We lack funding to promote over 7,000 primary teachers with requisite qualifications to teach in High School: TSC
By: Siyad Ismail
NAIROBI—The National Assembly’s Departmental Committee on Education chaired by Julius Melly (Tinderet) has concluded receiving submissions from state departments and agencies domiciled under the Ministry of Education on the 2023/2024 Budget Policy Statement.
Members of the Committee today put Teachers Service Commission (TSC) CEO Nancy Macharia on the spot over the large number of stagnated teachers for years.
Dr Macharia, in her submission revealed that the commission lacks funds to promote the tutors, pointing out that they require over Sh2 billion to conduct the exercise that will see more than 14,000 who are due for elevation promoted to the next level.
“We have been unable to promote these teachers because the Commission has not received promotion funds since the implementation of the 2021-2025 CBA,” said the TSC boss.
She added: “To address the stagnation outcry, the commission requires Sh2.2 billion to carry out the promotion of teachers in different job cadres.”
Last week, Nancy Macharia while appearing before the committee today, revealed that the process to identify the tutors has already started, assuring the MPs that the exercise will be completed “soon.”
“The country needs to know if there are any plans to promote teachers currently teaching in primary schools and deploy them to Junior Secondary Schools. And if yes, what is the number of tutors that will be elevated?” posed the Committee Chairperson.
“TSC has through the verification of personal files; identified 7,282 primary school teachers with requisite qualifications to teach in secondary schools as eligible for deployment to Junior Secondary Schools,” responded Ms Macharia who was accompanied by the agency’s chairman Jamleck Muturi and other commissioners.
Melly led members of the House team in quizzing the TSC officials in a number of other key issues affecting the important docket including the contentious medical cover for teachers, recruitment processes, promotion, and delocalization of teachers.
Earlier in the morning, the committee Vice chairperson Malulu Injendi (Malava) put the Commission on the spot on why teachers are forced to pay money when they visit hospitals, while they have a medical cover.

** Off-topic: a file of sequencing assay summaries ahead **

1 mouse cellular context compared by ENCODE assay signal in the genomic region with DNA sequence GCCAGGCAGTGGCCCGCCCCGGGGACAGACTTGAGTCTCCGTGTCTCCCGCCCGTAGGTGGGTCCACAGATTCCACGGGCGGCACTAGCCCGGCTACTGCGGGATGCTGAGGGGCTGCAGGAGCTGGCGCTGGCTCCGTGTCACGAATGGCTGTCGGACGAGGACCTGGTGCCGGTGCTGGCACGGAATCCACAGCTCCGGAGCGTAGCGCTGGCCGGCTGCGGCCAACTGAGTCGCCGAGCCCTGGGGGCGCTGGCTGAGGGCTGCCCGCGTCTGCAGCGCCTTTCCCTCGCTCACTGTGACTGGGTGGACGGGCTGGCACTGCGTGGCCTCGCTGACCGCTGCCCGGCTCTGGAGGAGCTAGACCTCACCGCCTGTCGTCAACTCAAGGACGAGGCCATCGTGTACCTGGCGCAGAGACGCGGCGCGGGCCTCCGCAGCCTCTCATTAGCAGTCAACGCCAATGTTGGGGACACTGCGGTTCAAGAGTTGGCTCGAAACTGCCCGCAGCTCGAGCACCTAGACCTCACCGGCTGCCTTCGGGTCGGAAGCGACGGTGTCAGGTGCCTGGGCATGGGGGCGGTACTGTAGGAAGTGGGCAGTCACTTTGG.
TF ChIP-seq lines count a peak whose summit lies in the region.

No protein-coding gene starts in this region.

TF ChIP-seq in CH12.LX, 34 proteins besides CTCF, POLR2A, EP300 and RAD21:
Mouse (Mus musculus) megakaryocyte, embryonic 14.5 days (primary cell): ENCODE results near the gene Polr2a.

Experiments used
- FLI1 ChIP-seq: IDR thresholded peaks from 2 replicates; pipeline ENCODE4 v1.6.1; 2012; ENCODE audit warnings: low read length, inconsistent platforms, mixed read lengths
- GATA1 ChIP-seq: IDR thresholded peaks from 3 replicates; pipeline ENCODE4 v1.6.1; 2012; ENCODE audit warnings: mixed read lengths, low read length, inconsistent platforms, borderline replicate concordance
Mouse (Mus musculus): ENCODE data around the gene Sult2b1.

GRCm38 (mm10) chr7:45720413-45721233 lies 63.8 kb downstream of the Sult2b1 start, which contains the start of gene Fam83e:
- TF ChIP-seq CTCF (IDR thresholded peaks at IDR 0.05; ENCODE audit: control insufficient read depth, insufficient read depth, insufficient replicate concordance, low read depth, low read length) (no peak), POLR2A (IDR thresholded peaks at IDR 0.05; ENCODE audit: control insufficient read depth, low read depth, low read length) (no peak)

“Why are teachers compelled to make some payments when they look for medical attention? Why should they pay?” wondered Hon Malulu.
“ Co-pay is a standard practice. Even us in the secretariat make an extra payment we go to hospitals. For teachers, we actually negotiated and have the amount at Sh100 only, other people pay Sh500. This is quite affordable if you ask me,” said Macharia.
The Committee is scheduled to have another meeting with the Commission officials on Thursday to consider the Supplementary Budget estimates for the 2022/2023 financial year.
On Monday afternoon, the PS for State Department Beatrice Inyangala and her team while appearing before the House team was hard-pressed by MPs to explain why they have sanctioned the increase in university fees.
Melly together with his Vice Chair Malulu Injendi faulted the planned increase of fees from the current Sh16,000 to Sh48,000, explaining that it will be an extra burden to parents, especially during the ongoing tough economic times.
Responding to the concerns, PS Inyangala absolved her department from any blame in the matter, telling MPs that the proposal was a brainchild of the university vice chancellors in the country.
“The matter is still a proposal and it is not an issue we have decided on as a department. This committee and Kenyans will guide us,” said Inyangala.
The committee earlier on Monday morning also received submissions from Basic Education PS Belio Kipsang and his TVET counterpart Esther Muhoria.
[Additional reports and picture by The Parliament]